Making soup with rice question

Discussion in 'Community Board' started by ckay87, Nov 3, 2009.

  1. ckay87

    ckay87 demented and sad...but social

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    I'm a self-taught soup chef. Have not yet used a recipe and I like it that way - it's fun to see what I can come up with. Everyone seems to like my creations; you really can't go wrong. Anyway, the one thing I do manage to screw up is rice. I've been making a great overall gumbo, but the rice always gets too mushy. How are you supposed to put rice in soup? I've been cooking it first, before adding it, so it doesn't absorb too much of the soup liquid. Is this wrong? Should you just increase the liquid in the soup to allow for the rice? Is there a special kind of rice that works better than regular long-grain rice?

    Probably a stupid question, but I figure someone here would have tips.
     
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  3. JerseyJanice

    JerseyJanice RIP, Max!

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    When I make my own soup, I keep the rice and pasta separated until I'm ready to serve it.

    I guess I'm no help, but I have never been able to keep the rice or pasta from completely soaking up the broth after I've combined them.
     
  4. 1stluvispooh

    1stluvispooh <font color=blue>Go straight and never ever stop<b

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    Gumbo is to be served OVER rice.
     
  5. TriMom

    TriMom <font color=red>SWIM BIKE RUN<br><font color=blue>

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    I put the uncooked rice in so it will soak up all the yummy soup broth. Broth always tastes better than water. I normally use jasmine rice, it has a stronger "rice" flavor, so you can season it with broth and still taste rice.

    I cook the soup and then bring it to a boil. Dump the rice in, cover, turn heat to low, and let sit for about 40 minutes. Then it is ready to serve.
     
  6. tar heel

    tar heel <font color=royalblue>Where will we get our news i

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    I put the rice in uncooked and add water as needed. Rarely, I might use cooked rice b/c I have some leftover -- it would go in at the very end, but it wouldn't taste as good. The rice NEEDS to soak up the broth b/c that's where it's going to get a lot of its flavor.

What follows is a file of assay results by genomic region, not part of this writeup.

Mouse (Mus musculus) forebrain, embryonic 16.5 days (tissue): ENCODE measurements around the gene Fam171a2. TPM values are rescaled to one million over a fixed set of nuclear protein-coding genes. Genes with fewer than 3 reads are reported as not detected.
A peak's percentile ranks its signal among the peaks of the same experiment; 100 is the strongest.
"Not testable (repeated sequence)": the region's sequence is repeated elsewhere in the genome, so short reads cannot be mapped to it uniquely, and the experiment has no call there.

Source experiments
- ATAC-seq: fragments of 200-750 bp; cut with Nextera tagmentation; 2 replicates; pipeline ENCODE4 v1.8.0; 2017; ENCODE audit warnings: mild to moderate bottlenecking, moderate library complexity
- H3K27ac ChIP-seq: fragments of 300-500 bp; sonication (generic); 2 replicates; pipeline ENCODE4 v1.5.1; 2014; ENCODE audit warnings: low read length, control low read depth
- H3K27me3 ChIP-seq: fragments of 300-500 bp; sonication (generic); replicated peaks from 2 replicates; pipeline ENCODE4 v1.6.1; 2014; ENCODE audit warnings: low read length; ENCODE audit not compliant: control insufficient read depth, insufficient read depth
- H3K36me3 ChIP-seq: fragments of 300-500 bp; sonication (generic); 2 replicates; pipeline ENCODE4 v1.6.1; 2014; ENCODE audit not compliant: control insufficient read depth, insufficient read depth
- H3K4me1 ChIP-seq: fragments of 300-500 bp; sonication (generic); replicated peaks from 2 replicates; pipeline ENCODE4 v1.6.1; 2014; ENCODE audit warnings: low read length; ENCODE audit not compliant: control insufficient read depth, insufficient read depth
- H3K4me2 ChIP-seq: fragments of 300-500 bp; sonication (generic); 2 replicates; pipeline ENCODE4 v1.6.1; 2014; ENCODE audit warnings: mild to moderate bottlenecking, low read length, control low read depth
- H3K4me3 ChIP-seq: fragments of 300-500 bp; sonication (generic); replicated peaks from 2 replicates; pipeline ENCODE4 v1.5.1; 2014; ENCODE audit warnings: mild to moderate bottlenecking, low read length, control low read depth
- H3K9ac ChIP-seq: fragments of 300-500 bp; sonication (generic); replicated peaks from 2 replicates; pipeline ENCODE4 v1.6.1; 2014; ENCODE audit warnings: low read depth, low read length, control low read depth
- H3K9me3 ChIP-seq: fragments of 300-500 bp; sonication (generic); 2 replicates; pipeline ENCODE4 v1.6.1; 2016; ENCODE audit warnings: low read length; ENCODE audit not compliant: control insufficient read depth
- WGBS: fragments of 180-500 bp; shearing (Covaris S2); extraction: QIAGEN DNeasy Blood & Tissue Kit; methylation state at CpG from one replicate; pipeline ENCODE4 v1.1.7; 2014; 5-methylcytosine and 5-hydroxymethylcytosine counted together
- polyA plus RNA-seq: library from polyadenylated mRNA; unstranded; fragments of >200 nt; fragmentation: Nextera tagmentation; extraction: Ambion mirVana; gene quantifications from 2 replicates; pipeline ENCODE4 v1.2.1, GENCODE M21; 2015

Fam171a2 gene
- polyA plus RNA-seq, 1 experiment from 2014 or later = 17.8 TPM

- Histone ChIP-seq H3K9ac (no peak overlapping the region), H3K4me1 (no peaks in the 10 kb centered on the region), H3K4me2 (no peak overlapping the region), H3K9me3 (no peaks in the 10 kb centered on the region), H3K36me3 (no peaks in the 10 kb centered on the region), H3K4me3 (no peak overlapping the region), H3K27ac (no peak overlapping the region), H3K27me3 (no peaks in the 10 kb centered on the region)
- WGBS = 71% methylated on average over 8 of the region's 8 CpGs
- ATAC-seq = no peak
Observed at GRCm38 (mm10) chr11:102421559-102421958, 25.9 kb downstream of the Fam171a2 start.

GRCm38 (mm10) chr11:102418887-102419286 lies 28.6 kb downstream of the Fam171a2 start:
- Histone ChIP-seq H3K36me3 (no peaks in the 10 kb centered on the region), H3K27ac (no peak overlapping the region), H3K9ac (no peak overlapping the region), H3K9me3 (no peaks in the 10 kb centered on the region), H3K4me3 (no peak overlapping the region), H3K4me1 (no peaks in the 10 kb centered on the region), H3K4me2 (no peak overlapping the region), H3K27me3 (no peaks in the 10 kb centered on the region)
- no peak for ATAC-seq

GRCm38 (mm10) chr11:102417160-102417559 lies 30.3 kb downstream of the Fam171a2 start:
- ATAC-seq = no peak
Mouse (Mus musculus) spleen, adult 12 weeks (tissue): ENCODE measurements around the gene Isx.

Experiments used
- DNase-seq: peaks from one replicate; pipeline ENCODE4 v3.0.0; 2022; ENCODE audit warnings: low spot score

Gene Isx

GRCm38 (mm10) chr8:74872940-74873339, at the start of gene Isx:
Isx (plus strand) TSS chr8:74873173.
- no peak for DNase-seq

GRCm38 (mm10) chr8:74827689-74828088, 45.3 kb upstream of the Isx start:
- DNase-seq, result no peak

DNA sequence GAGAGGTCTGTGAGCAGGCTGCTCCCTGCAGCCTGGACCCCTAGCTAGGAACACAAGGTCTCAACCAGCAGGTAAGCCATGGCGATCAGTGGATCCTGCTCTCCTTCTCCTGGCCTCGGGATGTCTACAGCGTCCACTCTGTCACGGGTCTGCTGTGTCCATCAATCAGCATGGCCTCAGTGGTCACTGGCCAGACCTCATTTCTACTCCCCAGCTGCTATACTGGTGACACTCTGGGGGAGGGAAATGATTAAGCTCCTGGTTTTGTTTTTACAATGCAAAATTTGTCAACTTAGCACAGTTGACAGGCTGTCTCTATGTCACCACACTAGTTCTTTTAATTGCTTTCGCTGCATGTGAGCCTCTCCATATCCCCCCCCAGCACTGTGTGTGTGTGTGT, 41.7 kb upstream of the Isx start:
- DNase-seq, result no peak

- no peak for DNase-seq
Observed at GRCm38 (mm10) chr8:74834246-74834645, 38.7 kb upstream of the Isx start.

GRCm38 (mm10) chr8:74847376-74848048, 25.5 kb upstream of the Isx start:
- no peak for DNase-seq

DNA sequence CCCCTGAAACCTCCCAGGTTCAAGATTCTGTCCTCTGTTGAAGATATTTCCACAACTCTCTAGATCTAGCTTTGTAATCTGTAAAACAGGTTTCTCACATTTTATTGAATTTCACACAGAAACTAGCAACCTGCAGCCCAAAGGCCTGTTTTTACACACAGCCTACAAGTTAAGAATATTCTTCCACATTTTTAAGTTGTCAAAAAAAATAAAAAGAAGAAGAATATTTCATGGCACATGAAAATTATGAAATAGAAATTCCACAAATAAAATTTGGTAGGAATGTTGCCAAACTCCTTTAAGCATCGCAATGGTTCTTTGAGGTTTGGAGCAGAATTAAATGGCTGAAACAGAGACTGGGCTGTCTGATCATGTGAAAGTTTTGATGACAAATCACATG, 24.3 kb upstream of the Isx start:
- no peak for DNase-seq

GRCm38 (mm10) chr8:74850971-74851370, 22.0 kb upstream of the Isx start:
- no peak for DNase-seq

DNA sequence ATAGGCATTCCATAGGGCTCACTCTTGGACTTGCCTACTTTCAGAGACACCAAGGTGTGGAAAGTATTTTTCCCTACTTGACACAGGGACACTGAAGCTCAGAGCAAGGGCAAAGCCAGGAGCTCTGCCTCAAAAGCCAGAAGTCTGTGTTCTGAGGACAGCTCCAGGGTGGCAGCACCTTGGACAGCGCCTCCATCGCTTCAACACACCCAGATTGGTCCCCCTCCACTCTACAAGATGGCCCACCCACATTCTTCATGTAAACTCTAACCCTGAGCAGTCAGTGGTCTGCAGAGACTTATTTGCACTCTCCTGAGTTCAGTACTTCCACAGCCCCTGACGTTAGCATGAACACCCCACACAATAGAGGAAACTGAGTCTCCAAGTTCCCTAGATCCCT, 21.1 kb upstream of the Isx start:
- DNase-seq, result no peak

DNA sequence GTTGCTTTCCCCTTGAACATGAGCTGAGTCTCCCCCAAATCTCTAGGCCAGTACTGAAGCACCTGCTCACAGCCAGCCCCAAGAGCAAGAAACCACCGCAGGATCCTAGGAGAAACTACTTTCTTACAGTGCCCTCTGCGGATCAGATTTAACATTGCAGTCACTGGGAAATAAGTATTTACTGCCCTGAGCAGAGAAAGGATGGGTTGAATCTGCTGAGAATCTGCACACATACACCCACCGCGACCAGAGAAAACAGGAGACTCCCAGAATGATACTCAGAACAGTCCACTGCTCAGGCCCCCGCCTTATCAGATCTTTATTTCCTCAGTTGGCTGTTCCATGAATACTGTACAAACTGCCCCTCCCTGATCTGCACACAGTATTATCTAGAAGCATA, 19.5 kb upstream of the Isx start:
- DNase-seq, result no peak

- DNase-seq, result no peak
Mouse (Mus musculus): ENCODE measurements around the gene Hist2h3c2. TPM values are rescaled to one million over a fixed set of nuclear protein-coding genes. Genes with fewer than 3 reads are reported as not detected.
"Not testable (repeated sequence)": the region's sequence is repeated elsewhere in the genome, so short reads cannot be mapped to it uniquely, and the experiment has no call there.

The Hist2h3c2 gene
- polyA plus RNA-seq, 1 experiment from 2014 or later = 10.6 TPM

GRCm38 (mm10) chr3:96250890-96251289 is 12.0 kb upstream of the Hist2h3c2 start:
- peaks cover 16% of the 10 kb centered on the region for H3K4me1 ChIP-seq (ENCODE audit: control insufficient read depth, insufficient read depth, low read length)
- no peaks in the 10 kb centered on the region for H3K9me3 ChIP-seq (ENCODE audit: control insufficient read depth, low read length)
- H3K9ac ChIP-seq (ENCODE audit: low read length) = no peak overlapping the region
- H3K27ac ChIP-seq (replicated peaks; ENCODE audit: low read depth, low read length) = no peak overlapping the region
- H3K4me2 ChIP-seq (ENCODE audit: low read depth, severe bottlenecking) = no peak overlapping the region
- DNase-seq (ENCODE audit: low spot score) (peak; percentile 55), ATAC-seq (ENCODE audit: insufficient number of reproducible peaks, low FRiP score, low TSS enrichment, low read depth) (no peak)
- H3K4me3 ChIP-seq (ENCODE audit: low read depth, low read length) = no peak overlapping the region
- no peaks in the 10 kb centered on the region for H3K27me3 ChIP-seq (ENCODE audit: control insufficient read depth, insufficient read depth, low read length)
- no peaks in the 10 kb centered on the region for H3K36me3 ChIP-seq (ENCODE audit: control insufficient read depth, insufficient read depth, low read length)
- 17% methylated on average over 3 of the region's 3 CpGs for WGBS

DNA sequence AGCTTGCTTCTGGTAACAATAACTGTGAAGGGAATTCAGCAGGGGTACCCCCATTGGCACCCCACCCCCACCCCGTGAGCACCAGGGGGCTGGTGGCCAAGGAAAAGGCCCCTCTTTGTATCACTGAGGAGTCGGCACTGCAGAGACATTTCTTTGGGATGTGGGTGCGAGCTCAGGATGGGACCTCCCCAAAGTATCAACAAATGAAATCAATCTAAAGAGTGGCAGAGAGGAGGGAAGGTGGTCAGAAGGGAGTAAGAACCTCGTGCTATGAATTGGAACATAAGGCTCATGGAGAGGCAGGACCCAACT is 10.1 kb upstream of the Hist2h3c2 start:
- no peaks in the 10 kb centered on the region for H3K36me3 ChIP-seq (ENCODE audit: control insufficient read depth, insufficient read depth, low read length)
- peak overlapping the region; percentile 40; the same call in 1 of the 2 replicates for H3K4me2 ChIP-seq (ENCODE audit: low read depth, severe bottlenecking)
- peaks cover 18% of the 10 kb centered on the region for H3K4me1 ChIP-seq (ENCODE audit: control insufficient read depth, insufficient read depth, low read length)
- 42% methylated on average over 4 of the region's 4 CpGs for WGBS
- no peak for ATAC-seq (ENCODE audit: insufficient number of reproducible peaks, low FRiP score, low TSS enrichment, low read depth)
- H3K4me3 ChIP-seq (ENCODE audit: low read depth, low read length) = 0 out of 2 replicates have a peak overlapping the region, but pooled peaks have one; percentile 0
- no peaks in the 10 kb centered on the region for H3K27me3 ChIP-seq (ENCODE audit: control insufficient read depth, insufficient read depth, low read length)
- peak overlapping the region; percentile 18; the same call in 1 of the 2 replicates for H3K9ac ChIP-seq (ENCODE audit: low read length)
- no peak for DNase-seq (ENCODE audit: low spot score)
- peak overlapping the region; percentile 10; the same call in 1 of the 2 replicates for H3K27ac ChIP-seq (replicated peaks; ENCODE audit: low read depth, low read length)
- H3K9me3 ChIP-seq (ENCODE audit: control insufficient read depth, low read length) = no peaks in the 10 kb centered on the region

7. java

    java <font color=darkorchid>I am embracing the Turkey B

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    I add the rice into the soup base about 15 minutes before I plan on serving it. I add it in RAW not precooked. Works for me.
    *and I'm thinking she means a gumbo soup not real gumbo-mmmmgumbo!
     
  8. tar heel

    tar heel <font color=royalblue>Where will we get our news i

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    I should add that I put the rice in fairly late. Ditto for potatoes, most vegetables (onion and celery might be part of the broth and go in at the beginning).
     
  9. ckay87

    ckay87 demented and sad...but social

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    Yea, I'm from Pennsylvania (PA Dutch country, no less); you won't catch me claiming to be a gumbo expert. I should probably call it something else :laughing:. It's darn spicy though, can I have 2 points for that???

    Thanks everyone. I'm going to try your strategies next time.
     
  10. NotUrsula

    NotUrsula DIS Veteran

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    While some soups do include rice during the cooking process, Gumbo is not one of them; it uses other thickening agents. Never cook the rice in the Gumbo -- cook it seperately and put the rice in the bowl first when serving, otherwise your oil will not properly rise to be skimmed after the Gumbo cools, because adding a starch other than roux during cooking causes the oil to bind. (If you want to be artsy, mold the rice in a ramekin like restaurants in NOLA do, so that the Gumbo forms a ring around it when served.) Adding the rice at serving has another benefit; your Gumbo will fit better in your freezer. Gumbo is one of those soups that is improved by being frozen.

    When you make a soup that does include raw rice, add it no more than 30 minutes before you expect the soup to be served. Rice cooks in boiling-point broth in 20 minutes -- go past 30 and you will have mushy rice.

    PS: Just FYI, Gumbo never includes carrots, because they turn to mush, too.
     
  11. rie'smom

    rie'smom <font color=green>"Always let your conscience be y

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    OK, but I'm a Cajun girl and our gumbos are never spicy unless someone adds Tabasco to their bowl at the table.
     
  12. ckay87

    ckay87 demented and sad...but social

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    :rotfl::rotfl:
    Ok, can we just forget I used the word "gumbo"? It was wrong of me.
    :laughing:
     
  13. minkydog

    minkydog DIS Cast Member

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    What kind of rice are you using? Long grain rice and Jasmine rice hold up pretty well, as long as you cook it right. Use 2 cups water to 1 cup rice. Bring the water to a hard boil, add some salt, add your rice. Stir and bring up to a hard boil again. Turn the heat on low and cover your rice. Cook on low for 20min. DONT LIFT THE LID! and don't cook any longer. As you're cooking you'll notice some steam escaping from the pot. That's a good thing. When the steam stops coming out your rice is almost ready. Cooking rice uncovered or peeking to see if it's done will ruin your rice.